According to Joshua Searle-White, author of The Psychology of Nationalism: “Nationalism can be remarkably unifying, and unlike class or some versions of religious identity, it can do it across gender, class, and political lines.” But it can also come with “great cruelty against [...] enemies,” that a commitment to shared humanity would necessarily preclude.
Attachment and identity, or “us versus them” thinking, seem to me to be a reasonable response to multiple groups of people competing for scarce resources. But now, I think, it’s preventing us from moving past the idea of perpetual scarcity. I don’t see how that’s healthy for us.
Monday, March 3, 2014
|Apparently atheists aren't the world's best grammarians, either.|
Christianity tends to credit itself with the creation and spread of such ideas as the Ten Commandments and the Golden Rule, but there's nothing particularly noteworthy about the concepts involved. Human beings are overwhelmingly social creatures, and those rules that deal with ethics are going to be central to any grouping of people. Without them it's difficult, if not impossible, to form trust relationships between individuals, especially in the face of potential scarcity.
While some religious people claim that the rules of their faith have solved the problem of creating an ethical framework that is indisputable, universal and eternal, the real innovation of Judeo-Christian-Moslem morality in particular is its reliance on an omniscient, unaccountable and incorruptible judge. When religious people accuse the secular of having no reason to not be as anti-social and psychopathic as they can practicably manage, they are really merely pointing out a disbelief in the universality and unavoidability of punishment. But this is nothing new - and, in fact, Christainity itself does not posit the universality and unavoidability of punishment. For many Christians, this is the whole point of being "saved;" no matter what sins one has committed in the past, redemption is always available.
In my own experience, what often confounds or even frightens atheists is not the idea that morality is governed by a divinity whose existence cannot be proven, but the idea that moral behavior is motivated solely by the fear of eternal punishment in Hell. In the stereotyped (but not entirely inaccurate) view put forward in the picture, humanity, as a species, is utterly incapable of maturing to the point where it internalizes a workable, if not always consistent, moral/ethical framework, and thus only the constant threat of punishment keeps humanity for self-destructing in a worldwide orgy of the strong openly victimizing the weak. Turn the concept on it's head, and a person is effectively saying: "The only thing that stands between me and victimizing you is my fear of damnation." As the picture says, not very reassuring.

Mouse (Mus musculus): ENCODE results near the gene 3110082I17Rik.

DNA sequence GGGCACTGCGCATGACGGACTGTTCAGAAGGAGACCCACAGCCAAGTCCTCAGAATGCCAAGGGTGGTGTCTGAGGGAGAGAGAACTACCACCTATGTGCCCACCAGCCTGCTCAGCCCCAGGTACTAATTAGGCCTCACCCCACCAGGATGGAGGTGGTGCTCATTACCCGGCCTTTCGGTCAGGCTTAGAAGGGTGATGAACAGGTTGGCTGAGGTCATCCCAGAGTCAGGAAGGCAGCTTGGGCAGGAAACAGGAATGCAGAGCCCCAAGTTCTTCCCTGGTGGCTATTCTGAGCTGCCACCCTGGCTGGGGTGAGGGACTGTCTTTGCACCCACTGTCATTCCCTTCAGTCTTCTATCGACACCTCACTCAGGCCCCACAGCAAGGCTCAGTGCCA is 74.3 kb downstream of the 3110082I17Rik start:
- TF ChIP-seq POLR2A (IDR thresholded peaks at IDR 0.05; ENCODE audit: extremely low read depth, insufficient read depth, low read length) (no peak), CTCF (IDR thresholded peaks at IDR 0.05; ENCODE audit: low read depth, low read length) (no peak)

This view of humanity as descending into utter lawlessness and "depravity" in the absence of universal, unavoidable and eternal punishment raises the question of how human societies prospered prior to evolution of the concept. Even reading the Bible as a literal history, one understands that there societies that predated the Ten Commandments - we are not told that any of them condoned, for instance, wanton homicide. And the non-Christian societies that European explorers, and later, missionaries encountered were not without sophisticated moral structures.
In the end, as it appears to me, the issue is one of Lovely Awful Things - the idea that wrongdoing is a more intrinsically appealing way to others behave. This is, for the most part, an article of faith. Part of the conflict between believers and non-believers is the truth of that worldview. Because it goes deeper than empirical fact, it's a conflict that is unlikely to be resolved anytime soon.
Sunday, March 2, 2014
Back in the day, the Seattle Post-Intelligencer posed what it posited was a Burning Question:
Is the eclipse of marriage a threat to our civilization or a step toward liberation?While I never sent it in, I did take a stab at an answer:
Neither. I would submit that it's a recognition of a changing reality. I have always understood that in the past, marriage was primarily for the families and the community, rather than the individuals involved. With love between the individuals involved having eclipsed the traditional political and economic reasons for marriage, it is little wonder that fewer people are choosing to go through what is more and more simply a ritual. As time goes on, marriage is ceasing to be the commitment, and is becoming more a public affirmation of said commitment. But the more personal nature of the relationships involved, as well as the greater role that personal satisfaction with one's partner is playing, are working to undermine the idea that marriage will be a lifelong commitment. What is causing us difficulty is that we are having problems adapting other family institutions to the more fluid nature of the relationships involved. This, coupled with the staunch opposition of traditionalists to allowing the marriage relationship to evolve to track broader social trends is leading to problems becoming more difficult to solve than they need to be.Looking back on it, I think that I was overly serious. Given the clear false dichotomy involved, perhaps I should have had a bit more fun with things.